With Black Friday, Cyber Monday, and the rest of the shopping season hitting full swing, making your holiday purchases online can be a huge time-saver, as well as a financially wise move. The convenience of online shopping does come with some risks, however. To avoid these security drawbacks that can accompany the sharing of personal and financial information over the internet, consumers should consider the following tactics to increase their e-shopping security:
Use reputable retailers
Consumers’ safest bet this holiday season is to stick with stores they already know and trust. That said, sometimes the best deal might be on an offer from an unfamiliar up-and-comer. However, before doing business with these retailers, buyers should do a little homework first. Shoppers should keep an eye out for scammers who might be posing as a legitimate website but using a web address with a slight misspelling in the URL or they could be using a different top-level domain than the official website. Of course, it’s also wise to avoid offers that seem too good to be true and shoppers should avoid giving anyone information they shouldn’t need to carry out the transaction, such as a Social Security number or birth date.
Look for the security lock
As a consumer, one thing you should always double-check is that the website you are using has a secure internet connection, and this is especially important before providing any financial information such as credit card numbers. To check this, look for a padlock in the address bar of their browser. You can also look for a URL that begins with “https” rather than “http” — the “s” stands for secure. This way, shoppers can be assured that the information they’re transmitting will be encrypted upon submission, making it much more difficult for hackers to intercept. Below is what the Craw-Kan SmartHub bill payment site looks like, which you can get to by going to ckt.net or directly by going to ckt.smarthub.coop. This a good example where you can see the security lock in the URL.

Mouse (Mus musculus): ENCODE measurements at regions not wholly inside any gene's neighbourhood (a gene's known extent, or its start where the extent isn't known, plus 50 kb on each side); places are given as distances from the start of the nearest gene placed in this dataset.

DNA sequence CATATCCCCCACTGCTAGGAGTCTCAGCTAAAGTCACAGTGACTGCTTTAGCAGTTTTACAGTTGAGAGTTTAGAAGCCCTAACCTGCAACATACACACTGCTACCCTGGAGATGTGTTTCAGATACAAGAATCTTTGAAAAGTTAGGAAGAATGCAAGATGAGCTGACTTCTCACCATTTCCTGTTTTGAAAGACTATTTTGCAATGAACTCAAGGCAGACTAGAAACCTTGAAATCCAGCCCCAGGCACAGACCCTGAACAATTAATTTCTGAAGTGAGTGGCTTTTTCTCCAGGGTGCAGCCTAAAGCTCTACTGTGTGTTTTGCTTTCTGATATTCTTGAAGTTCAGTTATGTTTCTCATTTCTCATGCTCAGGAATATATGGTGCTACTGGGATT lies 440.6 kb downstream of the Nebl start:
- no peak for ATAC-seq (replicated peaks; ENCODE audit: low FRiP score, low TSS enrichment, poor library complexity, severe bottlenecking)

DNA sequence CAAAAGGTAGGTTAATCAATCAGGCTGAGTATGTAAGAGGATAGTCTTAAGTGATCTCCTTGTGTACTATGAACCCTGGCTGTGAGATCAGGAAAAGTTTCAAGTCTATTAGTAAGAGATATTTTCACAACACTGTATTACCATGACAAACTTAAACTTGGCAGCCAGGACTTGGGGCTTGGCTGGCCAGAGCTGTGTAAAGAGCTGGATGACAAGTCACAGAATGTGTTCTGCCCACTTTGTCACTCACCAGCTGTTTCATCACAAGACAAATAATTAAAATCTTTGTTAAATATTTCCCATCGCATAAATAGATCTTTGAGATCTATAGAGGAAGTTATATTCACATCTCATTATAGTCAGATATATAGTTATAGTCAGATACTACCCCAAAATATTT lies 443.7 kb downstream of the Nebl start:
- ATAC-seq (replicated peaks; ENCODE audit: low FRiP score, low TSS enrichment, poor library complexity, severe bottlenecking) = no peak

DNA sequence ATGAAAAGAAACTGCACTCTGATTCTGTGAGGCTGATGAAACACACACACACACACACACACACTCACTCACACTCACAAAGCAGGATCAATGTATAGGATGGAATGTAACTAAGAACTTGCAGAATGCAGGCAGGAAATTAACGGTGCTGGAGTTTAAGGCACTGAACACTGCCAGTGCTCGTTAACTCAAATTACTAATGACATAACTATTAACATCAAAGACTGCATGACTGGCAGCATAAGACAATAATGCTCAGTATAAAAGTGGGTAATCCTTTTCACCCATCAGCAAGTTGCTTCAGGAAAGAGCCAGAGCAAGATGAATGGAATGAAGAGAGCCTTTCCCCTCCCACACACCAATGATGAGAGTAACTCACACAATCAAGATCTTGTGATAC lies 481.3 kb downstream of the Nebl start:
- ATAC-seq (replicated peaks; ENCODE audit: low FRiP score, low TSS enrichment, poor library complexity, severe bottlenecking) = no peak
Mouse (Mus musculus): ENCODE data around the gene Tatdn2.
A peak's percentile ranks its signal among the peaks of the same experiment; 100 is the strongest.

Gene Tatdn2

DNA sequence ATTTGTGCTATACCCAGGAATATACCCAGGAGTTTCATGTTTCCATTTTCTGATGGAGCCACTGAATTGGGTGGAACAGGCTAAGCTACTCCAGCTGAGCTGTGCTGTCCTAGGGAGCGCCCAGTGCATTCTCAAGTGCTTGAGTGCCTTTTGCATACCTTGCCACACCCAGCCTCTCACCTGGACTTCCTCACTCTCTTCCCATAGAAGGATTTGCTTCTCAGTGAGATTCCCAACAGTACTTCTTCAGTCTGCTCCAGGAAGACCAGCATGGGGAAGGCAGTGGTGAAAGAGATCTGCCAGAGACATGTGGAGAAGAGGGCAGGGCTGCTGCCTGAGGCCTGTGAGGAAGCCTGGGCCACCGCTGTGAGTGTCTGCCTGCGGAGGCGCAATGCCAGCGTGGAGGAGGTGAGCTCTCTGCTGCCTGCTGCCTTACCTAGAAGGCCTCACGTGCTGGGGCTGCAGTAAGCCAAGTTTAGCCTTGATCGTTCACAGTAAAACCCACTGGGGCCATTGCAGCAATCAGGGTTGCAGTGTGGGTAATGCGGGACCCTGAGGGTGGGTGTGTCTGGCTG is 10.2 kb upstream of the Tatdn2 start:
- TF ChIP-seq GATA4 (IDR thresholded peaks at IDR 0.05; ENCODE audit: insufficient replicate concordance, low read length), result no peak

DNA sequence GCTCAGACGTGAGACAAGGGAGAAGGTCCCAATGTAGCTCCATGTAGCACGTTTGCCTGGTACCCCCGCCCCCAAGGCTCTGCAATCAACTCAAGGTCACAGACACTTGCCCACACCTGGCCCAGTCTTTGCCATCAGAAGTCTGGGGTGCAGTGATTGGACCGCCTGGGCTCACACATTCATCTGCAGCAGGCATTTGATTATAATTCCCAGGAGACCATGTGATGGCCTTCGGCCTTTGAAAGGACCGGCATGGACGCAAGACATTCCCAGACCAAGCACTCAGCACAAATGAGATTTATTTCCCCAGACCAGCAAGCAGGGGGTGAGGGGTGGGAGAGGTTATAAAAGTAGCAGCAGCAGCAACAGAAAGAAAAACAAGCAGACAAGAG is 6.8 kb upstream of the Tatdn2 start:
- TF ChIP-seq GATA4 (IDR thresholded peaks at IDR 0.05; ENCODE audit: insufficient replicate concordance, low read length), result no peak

What Is a top-level domain?
Being hyper-aware of the website you’re surfing is be a big deal when making online purchases. For example, ckt.com and ckt.net are different websites (ckt.net is the official Craw-Kan website) and these differences in the website address are known as the Top-Level Domain or TLD for short. Top-level Domains refer to the last segment of a domain name, or the part that follows immediately after the “dot” symbol. TLDs are usually classified into two categories: generic TLDs and country-specific TLDs. Examples of some of the popular TLDs include .com, .org, .net, .gov, .biz and .edu. Some country-specific TLDs are .au, .uk, and .eu. As a consumer, make sure you are on the correct website when online shopping.
Use a secure method of payment
Knowledgeable shoppers avoid purchasing from websites that don’t accept secure payment methods, such as PayPal or credit cards— and both PayPal and credit cards offer buyer protections in the case of any dispute or fraudulent charges. You should be especially wary of online sellers who insist upon payments via check, money order, or wire transfer.
Avoid shopping on public Wi-Fi and/or public computers
Whenever possible, consumers should try to avoid submitting their financial information via a public computer or over a public Wi-Fi connection. Public connections can be risky for a couple of reasons. First, it’s hard to be certain that the public network with the name of a nearby retailer (or even hotel or restaurant) isn’t actually being run by a malicious entity posing as the recognizable business. Second, even if the public network is being provided by a legitimate business, others could be scanning its activity and collecting users’ information. Your safest bet is to make purchases from a home or private connection that you know and trust.
Check financial statements frequently
This is a good rule of thumb for all consumers, but it’s an especially good idea for those who are concerned about their financial information being compromised online. By keeping a close eye on their financial statements, consumers can quickly spot any fraudulent transactions, then immediately report them to their bank or credit-card issuer. If needed, the financial institution can stop payment for the fraudulent charge or even issue a new account number to prevent the possibility of any additional charges.
Don’t let websites save financial information
This may sound convenient to let retailers keep your credit card information on file for future purchases, but this can also present dangers because it provides hackers an opportunity to use the stored financial information. While it requires more work to re-enter financial information each time a purchase is made, the extra few minutes spent on each transaction can also prevent future headaches over fraudulent charges.